As a photographer, I really am thankful for the advances made in the ditial darkroom. Today I process images in Lightroom or Photoshop, and I print on my Epson 3800 fine art ink jet printer. These technologies still allow me the hands on control that I first found in developing film and making prints in the classic wet darkroom environment. Indeed, these tools allow me greater control of the final print, and the underlying materials may provide as much or more longevity as the Cibachrome prints I used to make and still have decorating my walls in some spots. This is an exciting time to be a photographer making prints that will hopefully outlive ourselves.
The technology used in today's fine art ink jet printing is changing rapidly with the most frequent changes seemingly occuring in the paper. New papers are being introduced at a rapid pace, and the new papers are providing many opportunities to expand the depth of blacks and the gamut of colors in the final print as well as providing wonderful foundation for black and white prints from high end ink jet printers. Check out the traffic on the Printers, Papers and Ink discussion board on the Luminous Landscape site if you want to learn more or just see how much is going on.
I am currently using the Harman Gloss Bayrta paper for quite a lot of my printing. I really like the deep blacks that I can achieve with this paper and its overall color response. I also like that it comes in 17x25 inch sheets, which allows me to print "full frame" at 16x24 when I stick with the standard aspect ratio of 35mm film or the digital sensor. I am also still using Hahnemuhle's Photo Rag paper when I want to have a matte surface. Prints made on both papers, and others I use from time to time, should last for many, many years.
Keeping up with this rapid change can make life expensive just in purchasing and testing new papers. Trying out new printers is an even more daunting investment of time and money, which few individual photographers can or are willing to make. I am apparently not alone in feeling that one doesn't need the newest printer and latest new paper to produce good prints. Good printers can use a few good papers with a current, though not bleeding edge new, high quality ink jet printer like my Epson 3800, good printing techniques and good source images to produce prints that are likely to outlast the photographer. The prints I produce today, when properly protected by archival print envelopes or archival framing, should still look good many years into the future.One advantage to using current, but not bleeding edge, combinations of printers, papers and inks is that some accelerated aging tests have been completed for some of the combinations. Check out the results at Wilhelm Research for the some of the testing results for the Epson 3800 printer I am currently using for most of my fine art printing, and check this link for the Harman papers and look into those discussion forums mentioned above for more about the Harman and other new glossy fine art papers as well as my other current favorite of the Hahnemuhle Photo Rag for fine art matte surfaced prints.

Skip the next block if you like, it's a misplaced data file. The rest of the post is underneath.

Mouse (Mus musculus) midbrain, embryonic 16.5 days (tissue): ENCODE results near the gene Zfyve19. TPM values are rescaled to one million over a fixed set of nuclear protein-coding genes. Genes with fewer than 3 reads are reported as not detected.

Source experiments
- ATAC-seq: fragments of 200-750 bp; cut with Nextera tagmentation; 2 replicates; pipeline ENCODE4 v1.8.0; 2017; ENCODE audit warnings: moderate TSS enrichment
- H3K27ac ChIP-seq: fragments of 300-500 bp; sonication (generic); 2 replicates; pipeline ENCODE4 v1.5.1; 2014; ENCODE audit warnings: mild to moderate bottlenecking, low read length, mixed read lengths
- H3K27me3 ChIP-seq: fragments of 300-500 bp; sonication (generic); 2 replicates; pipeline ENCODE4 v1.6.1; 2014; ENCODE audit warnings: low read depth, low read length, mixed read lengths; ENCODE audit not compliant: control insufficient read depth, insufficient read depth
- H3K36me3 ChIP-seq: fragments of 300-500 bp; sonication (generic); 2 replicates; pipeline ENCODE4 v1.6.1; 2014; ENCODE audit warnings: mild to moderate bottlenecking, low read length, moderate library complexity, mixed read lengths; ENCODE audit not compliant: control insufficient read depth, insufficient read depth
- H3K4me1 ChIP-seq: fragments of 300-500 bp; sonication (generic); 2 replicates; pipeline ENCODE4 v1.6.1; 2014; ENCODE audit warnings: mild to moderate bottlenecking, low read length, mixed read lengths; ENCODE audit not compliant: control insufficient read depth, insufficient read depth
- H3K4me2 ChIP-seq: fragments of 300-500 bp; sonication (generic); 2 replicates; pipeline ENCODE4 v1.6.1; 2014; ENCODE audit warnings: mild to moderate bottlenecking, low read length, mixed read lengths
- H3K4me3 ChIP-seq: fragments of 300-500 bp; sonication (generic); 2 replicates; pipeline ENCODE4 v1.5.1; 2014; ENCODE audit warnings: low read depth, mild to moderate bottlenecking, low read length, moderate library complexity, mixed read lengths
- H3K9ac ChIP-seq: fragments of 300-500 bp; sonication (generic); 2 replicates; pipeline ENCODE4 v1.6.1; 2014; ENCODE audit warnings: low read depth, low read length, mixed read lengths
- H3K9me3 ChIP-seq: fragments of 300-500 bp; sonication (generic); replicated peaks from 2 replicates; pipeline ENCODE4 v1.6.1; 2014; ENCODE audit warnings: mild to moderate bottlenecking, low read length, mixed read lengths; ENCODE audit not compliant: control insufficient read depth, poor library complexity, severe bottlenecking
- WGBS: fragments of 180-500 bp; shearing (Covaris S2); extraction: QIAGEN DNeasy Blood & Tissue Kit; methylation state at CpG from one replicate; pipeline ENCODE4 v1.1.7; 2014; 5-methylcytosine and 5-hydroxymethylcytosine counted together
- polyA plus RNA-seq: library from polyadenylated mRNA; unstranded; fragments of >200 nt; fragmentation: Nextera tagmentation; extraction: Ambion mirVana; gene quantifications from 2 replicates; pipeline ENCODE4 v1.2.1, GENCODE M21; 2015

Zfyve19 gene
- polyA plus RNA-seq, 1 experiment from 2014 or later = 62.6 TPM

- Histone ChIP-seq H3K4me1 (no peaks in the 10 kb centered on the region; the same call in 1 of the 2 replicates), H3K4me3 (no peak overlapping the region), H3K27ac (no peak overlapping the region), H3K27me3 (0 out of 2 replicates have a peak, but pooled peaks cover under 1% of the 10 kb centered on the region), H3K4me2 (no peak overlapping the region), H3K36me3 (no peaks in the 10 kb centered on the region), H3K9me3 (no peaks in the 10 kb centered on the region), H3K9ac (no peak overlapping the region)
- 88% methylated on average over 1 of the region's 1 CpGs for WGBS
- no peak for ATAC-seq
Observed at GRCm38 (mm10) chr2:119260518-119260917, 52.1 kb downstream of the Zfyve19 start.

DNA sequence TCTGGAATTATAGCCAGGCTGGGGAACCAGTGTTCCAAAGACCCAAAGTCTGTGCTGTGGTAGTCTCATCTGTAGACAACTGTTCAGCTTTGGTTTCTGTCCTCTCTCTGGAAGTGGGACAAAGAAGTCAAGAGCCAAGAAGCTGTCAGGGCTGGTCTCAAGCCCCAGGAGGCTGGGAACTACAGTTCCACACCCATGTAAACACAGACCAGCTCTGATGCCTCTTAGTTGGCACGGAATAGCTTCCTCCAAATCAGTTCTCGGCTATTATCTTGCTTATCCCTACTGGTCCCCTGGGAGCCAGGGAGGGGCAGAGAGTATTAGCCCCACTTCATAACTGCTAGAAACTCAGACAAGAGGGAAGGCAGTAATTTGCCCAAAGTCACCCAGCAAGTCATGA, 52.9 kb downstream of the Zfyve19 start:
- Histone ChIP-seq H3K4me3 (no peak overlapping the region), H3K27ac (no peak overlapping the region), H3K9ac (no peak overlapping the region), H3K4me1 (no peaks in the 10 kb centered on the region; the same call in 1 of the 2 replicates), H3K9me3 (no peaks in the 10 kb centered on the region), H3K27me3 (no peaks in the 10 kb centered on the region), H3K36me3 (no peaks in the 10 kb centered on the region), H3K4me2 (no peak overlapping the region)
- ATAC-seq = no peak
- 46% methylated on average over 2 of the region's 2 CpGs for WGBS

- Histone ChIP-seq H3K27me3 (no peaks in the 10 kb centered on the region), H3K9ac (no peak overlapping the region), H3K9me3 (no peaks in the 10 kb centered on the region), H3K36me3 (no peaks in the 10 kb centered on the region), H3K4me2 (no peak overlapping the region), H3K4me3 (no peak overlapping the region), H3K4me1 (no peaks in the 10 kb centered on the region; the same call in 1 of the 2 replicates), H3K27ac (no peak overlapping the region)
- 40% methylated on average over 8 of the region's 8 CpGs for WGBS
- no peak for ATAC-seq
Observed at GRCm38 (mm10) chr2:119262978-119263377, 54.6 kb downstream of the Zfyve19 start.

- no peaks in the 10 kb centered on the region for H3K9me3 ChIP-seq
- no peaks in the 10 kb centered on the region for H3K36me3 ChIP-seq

The general consensus seems to be moving towards using protective sprays on fine art ink jet prints. I am continuing to read on this and may adopt protective sprays as part of my printing process, but at this point I still prefer keeping the prints in protective sleeves or having them archivally mounted, matted and framed. All testing does show that proper framing techniques and materials, especially UV filtering glass or acrylic, are very important in protecting all photographic prints.Last Updated: 09/10/2008